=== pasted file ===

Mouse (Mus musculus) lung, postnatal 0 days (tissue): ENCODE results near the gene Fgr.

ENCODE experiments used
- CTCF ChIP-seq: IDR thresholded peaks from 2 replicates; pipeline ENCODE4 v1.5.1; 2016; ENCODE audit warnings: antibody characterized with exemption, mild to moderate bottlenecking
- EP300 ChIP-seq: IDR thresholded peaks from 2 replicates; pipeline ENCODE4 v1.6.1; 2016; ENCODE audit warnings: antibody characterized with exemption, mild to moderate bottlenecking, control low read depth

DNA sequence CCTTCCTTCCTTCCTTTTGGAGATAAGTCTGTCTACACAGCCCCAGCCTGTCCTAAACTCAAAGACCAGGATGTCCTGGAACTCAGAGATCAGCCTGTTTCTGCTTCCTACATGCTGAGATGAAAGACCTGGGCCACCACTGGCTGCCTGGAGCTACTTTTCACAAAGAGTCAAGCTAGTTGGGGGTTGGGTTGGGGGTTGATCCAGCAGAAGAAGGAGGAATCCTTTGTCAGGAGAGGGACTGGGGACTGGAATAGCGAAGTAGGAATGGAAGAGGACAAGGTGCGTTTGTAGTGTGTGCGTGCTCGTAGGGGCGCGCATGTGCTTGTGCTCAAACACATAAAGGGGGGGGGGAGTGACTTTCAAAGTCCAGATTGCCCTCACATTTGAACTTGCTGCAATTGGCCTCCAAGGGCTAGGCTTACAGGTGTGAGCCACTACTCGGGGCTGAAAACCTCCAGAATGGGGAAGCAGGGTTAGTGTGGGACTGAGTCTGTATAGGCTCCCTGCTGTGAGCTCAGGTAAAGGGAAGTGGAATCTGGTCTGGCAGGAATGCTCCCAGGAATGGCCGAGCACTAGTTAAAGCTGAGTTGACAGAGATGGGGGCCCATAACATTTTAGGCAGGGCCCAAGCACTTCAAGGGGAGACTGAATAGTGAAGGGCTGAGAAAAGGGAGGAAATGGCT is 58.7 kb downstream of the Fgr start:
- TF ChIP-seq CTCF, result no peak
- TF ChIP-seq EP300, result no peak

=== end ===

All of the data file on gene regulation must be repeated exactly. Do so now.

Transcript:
Mouse (Mus musculus) lung, postnatal 0 days (tissue): ENCODE results near the gene Fgr.

ENCODE experiments used
- CTCF ChIP-seq: IDR thresholded peaks from 2 replicates; pipeline ENCODE4 v1.5.1; 2016; ENCODE audit warnings: antibody characterized with exemption, mild to moderate bottlenecking
- EP300 ChIP-seq: IDR thresholded peaks from 2 replicates; pipeline ENCODE4 v1.6.1; 2016; ENCODE audit warnings: antibody characterized with exemption, mild to moderate bottlenecking, control low read depth

DNA sequence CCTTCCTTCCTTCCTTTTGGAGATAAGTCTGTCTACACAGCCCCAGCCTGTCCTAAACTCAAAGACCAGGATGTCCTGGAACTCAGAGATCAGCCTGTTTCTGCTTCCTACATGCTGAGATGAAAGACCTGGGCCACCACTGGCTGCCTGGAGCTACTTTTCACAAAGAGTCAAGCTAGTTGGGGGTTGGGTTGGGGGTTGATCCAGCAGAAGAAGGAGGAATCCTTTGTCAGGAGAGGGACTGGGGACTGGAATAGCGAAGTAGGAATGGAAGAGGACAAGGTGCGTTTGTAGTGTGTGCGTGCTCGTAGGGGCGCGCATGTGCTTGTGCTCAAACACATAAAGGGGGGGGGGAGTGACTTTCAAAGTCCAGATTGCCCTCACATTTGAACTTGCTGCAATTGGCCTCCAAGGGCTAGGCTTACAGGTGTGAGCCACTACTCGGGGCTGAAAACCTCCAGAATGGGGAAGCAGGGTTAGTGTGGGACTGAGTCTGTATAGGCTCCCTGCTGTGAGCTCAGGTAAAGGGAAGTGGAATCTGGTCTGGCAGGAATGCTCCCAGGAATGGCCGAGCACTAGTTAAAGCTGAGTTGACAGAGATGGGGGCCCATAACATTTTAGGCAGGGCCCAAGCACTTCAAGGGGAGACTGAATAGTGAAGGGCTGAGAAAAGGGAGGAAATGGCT is 58.7 kb downstream of the Fgr start:
- TF ChIP-seq CTCF, result no peak
- TF ChIP-seq EP300, result no peak